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Friday, September 30, 2022

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Matt de la Peña (Photo: Heather Waraska) Matt de la Peña (Photo: Heather Waraska)
 


Bravery in Writing

Matt de la Peña, a Newbery Medal-winning author who learned some of his skills at SDSU, is returning to help aspiring younger talent to break into the field.
By Leslie L.J. Reilly
 

Matt de la Peña is a Newbery Medal-winning author of young adult novels and picture books who earned his Master of Fine Arts in creative writing at San Diego State University in 2000.

His return to the classroom this fall gives de la Peña a chance to pay it forward by teaching students how to expand their creative writing skills in such genres as comedy, science fiction, and biography.

“I've always dreamed of coming back to San Diego and working with newer writers,” de la Peña said. “I feel so lucky to work with students who have a chance to become the future of the field.”
 
SDSU NewsCenter asked de la Peña about his background and what students can expect.

What inspired you to make the move from Brooklyn to San Diego in order to return to teaching?

I'm thrilled to be returning to SDSU. I moved to Brooklyn 17 years ago, when my first novel sold. I'd never lived on the East Coast before, and I was curious about (New York City’s) literary culture. I wrote 15 books there, and I found myself surrounded by talented writers, but all the stories I told were set in California. I guess you could say the West Coast has always been in my heart.

I learned so much about the craft of writing as an M.F.A. student at SDSU. I learned about the business of writing in New York. I hope I can share both with the students in my classes. I'm excited to work with fresh, interesting voices. Writers who are hungry and fearless. I'm especially anxious to mentor emerging Latinx writers.

You are teaching three courses in fall: The Changing Landscape of Contemporary Literature (Engliish 503); Topics in Creative Writing (English 579); and Seminar: Writing the Young Protagonist (English 696). What can students can expect?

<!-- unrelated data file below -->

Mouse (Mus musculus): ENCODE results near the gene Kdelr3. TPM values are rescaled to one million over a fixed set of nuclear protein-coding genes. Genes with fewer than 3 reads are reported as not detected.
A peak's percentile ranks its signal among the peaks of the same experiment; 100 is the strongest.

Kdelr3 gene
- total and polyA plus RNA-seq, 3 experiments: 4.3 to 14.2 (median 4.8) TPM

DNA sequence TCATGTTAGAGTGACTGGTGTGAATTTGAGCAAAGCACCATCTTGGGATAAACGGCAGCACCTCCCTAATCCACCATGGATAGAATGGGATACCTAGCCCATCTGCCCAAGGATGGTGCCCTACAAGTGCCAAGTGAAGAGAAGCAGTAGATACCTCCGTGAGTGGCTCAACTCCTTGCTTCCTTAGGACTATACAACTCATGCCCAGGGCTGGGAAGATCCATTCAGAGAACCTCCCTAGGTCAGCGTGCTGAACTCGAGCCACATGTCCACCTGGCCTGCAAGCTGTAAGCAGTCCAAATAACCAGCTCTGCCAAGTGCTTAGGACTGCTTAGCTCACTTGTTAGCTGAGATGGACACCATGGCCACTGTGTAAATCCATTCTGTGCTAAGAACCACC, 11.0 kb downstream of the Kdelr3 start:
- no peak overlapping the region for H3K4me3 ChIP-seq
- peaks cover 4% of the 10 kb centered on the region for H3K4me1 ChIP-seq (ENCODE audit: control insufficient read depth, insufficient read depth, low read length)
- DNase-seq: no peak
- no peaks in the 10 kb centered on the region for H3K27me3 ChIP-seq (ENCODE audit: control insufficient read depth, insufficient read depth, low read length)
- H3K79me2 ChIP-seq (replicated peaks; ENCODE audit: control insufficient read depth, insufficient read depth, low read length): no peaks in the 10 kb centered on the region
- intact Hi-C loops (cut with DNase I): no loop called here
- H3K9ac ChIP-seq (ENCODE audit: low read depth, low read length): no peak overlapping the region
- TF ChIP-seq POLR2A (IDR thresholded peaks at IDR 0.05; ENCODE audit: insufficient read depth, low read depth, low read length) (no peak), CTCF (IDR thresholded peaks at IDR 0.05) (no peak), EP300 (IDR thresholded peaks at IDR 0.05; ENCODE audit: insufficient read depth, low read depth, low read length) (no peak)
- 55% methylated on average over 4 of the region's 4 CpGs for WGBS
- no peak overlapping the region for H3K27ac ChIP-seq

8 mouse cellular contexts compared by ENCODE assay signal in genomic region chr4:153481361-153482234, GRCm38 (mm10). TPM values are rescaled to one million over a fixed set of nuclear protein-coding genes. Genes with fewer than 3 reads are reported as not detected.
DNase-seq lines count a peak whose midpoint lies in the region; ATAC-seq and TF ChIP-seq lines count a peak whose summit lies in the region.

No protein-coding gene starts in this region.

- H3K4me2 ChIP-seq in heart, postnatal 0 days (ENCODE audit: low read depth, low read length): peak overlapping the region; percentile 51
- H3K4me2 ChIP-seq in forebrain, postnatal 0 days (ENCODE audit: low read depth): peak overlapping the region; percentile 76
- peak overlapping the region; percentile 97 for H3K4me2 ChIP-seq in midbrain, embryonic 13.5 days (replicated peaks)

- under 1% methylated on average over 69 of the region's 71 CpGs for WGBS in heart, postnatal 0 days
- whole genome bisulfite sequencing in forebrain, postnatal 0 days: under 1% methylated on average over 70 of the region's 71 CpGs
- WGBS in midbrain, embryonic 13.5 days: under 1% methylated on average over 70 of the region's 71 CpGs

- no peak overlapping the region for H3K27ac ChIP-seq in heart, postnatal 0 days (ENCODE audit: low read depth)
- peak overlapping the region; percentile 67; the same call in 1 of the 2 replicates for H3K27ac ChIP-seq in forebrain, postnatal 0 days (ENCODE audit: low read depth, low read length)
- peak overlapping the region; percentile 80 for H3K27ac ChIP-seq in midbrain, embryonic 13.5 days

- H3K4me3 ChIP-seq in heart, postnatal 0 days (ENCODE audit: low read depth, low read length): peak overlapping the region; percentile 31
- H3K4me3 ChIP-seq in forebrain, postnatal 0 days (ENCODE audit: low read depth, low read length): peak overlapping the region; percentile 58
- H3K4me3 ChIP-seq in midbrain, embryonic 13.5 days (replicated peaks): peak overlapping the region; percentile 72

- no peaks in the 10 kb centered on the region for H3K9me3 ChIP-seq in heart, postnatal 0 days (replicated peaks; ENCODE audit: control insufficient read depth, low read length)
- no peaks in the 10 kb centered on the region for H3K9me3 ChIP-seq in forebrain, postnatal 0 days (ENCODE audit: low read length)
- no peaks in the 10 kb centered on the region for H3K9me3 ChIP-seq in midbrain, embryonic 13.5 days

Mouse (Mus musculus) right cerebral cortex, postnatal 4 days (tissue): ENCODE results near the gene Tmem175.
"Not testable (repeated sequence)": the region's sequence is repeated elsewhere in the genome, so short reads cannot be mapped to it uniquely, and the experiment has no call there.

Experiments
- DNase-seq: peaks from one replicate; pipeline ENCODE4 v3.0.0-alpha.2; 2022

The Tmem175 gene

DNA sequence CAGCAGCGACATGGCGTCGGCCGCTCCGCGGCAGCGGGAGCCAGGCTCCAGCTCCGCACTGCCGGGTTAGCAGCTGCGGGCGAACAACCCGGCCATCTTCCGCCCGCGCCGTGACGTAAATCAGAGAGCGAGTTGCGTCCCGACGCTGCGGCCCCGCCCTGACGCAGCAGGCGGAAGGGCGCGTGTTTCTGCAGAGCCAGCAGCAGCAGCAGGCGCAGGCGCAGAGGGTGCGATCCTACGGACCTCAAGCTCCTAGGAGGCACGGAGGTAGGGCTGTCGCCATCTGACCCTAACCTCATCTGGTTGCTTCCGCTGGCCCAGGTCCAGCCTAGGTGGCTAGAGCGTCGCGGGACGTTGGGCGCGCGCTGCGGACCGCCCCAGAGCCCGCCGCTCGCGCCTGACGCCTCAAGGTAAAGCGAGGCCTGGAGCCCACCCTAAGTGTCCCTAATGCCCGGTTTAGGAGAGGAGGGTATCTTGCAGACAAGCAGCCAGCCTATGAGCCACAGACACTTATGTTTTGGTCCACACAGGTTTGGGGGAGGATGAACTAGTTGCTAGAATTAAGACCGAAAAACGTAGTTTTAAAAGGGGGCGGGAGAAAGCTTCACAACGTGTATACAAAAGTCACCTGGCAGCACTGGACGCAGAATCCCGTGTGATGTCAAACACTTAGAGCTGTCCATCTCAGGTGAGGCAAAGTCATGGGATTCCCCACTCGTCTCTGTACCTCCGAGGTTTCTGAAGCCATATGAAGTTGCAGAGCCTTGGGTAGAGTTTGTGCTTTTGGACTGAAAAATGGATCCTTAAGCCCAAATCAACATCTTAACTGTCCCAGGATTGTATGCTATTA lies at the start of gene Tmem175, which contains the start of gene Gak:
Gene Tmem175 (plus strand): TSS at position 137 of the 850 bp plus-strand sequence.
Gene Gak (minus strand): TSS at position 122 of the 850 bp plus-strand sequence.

I write books for young people, and for the past 17 years I've been immersed in the field.

In my children's literature course we will explore the evolution of the field and meet some of the most important voices in the field via Skype. In my two creative writing courses we will focus on craft, while paying special attention to the construction of the young protagonist across genres.

How will your experiences and knowledge of the publishing world help inspire and educate future authors interested in developing and honing their craft?

First and foremost, we will focus on craft in my courses. Nothing matters more than one’s ability to clearly and efficiently tell an interesting story. But I hope to also share insights I've gained about the publishing industry, too. What are editors looking for? How do editors read your work differently from your peers?
 
What do you hope your students will achieve during their time in your classes?

I hope to create a safe, creative environment where writers feel comfortable sharing their bravest work. I hope each writer improves his/her craft over the course of the semester. And I also hope writers leave with a better sense of how their work might fit into the current state of the publishing industry.
 
When you were a student at SDSU, what was your future vision? Are you living it now?

I entered the SDSU M.F.A. program severely lacking an understanding of basic craft elements. I hadn't read enough. And I always tell people, to be even a good writer you first have to be a great reader.

While in the program I got to work with amazing faculty who steered me toward great literature. I began to dream of one day publishing a book of my own. But I didn't know if I could actually do it. And I had no idea how the process worked. I made a ton of missteps in my own path to publication. But I eventually got there.

I'll say this: publishing doesn't make you a writer. Writing makes you a writer. But it has always been my dream to support myself as a writer, and I feel tremendously privileged to be able to do so.
 
What are your current book projects?

In the next year-and-a-half I have two picture books and a novel coming out. The first to be released is a picture book (with Christian Robinson who also illustrated Last Stop on Market Street) called Kimo Imagines the World, which explores mass incarceration from the perspective of a young boy. I'm extremely excited about all three books, but this one is close to my heart.